Before long it was 2005. The business had been in Carytown for over 20 years, but the building’s new owner shot up Rostov’s rent less than a year after taking over the property. “If this is what she’s going to do in one year,” Tammy reasoned, imagine the rent five years from now? Another dramatic rent increase could imperil the business.
So Tammy relocated the store to 1618 W. Main Street in 2006.5 Coincidently, that was around the time that Third Wave Coffee crested and crashed down on American consumers.
Third Wave Coffee6 describes the impassioned interest in coffee and making coffee as an artisanal craft. Dunkin’ Donuts coffee was passé. Fair-trade, Chemex7-brewed coffee was vogue.
But most of the things that defined Third Wave Coffee (fair-trade beans, traditional roasting and brewing methods) have defined Rostov’s for decades. Take their coffee supplier.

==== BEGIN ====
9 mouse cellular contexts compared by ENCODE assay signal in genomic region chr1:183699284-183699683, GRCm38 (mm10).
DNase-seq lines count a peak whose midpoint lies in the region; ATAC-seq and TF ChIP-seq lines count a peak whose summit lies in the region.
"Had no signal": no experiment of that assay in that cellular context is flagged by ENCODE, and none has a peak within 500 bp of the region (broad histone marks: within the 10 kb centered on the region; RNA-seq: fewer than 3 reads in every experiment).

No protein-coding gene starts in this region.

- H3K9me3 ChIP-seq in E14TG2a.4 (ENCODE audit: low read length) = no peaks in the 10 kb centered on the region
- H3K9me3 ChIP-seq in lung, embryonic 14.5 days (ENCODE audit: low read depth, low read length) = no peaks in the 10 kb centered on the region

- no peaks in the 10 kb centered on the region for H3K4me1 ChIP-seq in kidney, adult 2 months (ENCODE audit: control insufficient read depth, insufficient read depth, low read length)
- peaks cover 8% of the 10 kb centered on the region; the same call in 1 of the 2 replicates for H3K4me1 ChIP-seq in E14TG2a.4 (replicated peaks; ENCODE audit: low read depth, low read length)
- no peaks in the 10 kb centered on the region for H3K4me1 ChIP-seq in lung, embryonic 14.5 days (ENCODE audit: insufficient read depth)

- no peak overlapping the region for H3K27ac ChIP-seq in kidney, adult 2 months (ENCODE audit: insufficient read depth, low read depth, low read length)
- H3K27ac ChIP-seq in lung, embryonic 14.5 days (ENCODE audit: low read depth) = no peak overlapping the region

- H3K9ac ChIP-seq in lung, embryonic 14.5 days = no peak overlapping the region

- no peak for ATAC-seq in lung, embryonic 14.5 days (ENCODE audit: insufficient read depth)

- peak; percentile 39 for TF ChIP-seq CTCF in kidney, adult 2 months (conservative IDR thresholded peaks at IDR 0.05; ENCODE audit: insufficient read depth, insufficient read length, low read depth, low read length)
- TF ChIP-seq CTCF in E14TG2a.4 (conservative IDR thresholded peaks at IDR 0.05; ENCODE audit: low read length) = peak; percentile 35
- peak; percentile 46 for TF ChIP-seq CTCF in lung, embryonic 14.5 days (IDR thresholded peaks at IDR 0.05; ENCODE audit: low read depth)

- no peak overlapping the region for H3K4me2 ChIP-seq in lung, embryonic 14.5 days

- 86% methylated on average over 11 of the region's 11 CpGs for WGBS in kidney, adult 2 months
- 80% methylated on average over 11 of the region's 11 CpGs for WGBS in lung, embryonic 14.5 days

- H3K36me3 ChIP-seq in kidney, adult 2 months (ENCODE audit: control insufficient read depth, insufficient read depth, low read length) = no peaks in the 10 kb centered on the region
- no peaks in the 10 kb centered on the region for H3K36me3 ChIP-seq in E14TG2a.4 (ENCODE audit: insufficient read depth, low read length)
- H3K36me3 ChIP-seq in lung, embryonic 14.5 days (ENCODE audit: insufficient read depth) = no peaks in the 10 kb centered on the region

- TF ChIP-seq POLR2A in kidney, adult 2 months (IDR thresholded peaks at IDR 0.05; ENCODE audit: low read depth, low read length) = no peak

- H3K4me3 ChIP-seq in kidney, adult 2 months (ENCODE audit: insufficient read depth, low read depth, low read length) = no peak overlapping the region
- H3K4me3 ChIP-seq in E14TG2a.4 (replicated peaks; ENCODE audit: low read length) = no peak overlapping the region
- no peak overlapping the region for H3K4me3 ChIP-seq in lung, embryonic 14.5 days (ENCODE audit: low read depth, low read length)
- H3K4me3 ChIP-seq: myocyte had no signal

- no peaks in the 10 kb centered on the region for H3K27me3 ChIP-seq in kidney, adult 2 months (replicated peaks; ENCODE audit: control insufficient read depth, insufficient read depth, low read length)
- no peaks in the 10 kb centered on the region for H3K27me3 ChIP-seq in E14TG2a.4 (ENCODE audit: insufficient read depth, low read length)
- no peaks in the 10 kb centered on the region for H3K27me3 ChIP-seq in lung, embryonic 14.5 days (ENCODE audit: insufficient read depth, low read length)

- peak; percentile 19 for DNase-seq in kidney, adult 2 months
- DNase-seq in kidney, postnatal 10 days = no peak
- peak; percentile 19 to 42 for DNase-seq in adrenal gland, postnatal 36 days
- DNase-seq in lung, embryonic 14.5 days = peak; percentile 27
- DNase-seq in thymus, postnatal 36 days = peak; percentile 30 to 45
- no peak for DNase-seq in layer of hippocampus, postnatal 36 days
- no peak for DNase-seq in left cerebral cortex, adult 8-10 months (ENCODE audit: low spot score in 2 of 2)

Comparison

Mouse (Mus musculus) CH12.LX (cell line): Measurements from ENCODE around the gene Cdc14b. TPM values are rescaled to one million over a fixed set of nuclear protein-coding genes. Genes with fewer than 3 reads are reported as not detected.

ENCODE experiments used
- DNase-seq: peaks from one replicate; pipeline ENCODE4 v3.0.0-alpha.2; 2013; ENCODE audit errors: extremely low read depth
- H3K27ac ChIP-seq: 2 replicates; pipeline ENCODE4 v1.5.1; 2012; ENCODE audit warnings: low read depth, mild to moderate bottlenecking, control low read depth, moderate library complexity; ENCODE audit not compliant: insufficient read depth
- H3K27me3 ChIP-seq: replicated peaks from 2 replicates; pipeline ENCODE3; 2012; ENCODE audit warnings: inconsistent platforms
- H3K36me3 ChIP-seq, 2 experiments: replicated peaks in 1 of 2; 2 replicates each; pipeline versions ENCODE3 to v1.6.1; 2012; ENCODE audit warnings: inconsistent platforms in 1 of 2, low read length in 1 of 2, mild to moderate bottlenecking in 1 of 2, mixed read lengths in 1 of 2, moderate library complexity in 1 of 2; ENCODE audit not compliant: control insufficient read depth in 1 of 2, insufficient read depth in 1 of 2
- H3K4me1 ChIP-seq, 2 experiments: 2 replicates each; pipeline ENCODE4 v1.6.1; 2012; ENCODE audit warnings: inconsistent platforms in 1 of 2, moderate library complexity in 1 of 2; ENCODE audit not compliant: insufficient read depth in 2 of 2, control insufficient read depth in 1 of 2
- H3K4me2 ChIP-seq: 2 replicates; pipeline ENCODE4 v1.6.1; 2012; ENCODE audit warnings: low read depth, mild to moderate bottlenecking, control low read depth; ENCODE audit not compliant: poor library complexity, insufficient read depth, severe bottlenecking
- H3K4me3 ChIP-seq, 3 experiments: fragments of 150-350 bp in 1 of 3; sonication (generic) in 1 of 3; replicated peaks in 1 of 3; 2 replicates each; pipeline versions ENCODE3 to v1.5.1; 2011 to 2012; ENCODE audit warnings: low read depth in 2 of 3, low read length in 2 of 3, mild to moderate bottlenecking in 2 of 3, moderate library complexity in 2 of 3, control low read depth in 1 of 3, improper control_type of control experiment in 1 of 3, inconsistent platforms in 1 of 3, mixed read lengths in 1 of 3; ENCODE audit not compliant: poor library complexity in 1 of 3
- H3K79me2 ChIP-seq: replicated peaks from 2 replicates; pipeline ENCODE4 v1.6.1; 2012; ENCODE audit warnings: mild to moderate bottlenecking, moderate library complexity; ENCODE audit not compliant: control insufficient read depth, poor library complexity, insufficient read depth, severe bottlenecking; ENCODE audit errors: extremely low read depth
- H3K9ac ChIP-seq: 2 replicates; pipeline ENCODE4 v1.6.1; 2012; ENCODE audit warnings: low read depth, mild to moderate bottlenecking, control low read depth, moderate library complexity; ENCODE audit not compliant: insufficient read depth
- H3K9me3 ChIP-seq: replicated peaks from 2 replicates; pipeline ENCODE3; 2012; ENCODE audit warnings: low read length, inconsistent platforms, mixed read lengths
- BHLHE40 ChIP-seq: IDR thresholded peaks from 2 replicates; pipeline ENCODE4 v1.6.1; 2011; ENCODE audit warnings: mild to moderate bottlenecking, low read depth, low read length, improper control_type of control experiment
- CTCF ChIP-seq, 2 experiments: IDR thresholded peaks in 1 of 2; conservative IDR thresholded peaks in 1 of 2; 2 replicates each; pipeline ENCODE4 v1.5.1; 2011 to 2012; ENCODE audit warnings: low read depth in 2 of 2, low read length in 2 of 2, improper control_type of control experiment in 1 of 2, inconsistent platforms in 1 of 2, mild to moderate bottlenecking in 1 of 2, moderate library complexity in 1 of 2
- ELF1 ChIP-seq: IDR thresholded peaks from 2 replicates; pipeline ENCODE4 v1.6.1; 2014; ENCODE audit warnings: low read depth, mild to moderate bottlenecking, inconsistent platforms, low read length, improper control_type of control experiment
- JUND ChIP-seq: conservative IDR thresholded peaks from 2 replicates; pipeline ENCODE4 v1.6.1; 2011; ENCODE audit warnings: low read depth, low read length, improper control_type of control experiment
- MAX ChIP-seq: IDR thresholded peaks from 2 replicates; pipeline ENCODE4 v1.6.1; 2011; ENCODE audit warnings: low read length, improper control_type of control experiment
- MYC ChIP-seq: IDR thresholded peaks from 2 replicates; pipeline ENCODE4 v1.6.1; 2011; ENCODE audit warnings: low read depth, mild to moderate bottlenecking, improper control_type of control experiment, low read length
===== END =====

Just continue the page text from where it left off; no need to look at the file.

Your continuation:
Rostov’s buys their coffee beans from La Minita. Based in Costa Rica, the coffee supplier was founded by William McAlpin. “He and his wife were in an RV traveling the country [in the early 1990s] going to introduce themselves to small coffee roasters,” Tammy said. “They came into the store and Bill, and my dad hit it off immediately.”
La Minita’s coffee was nearly four times the going rate of beans in those days. “Because they take such care [of their workers], they pay a living wage to their farmers,” Tammy said. “They were the first people that we met that grew coffee like that.” Rostov’s has used them since, even occasionally flying to Costa Rica to meet and talk with the farmers who harvest the beans that end up in the store’s antique roaster.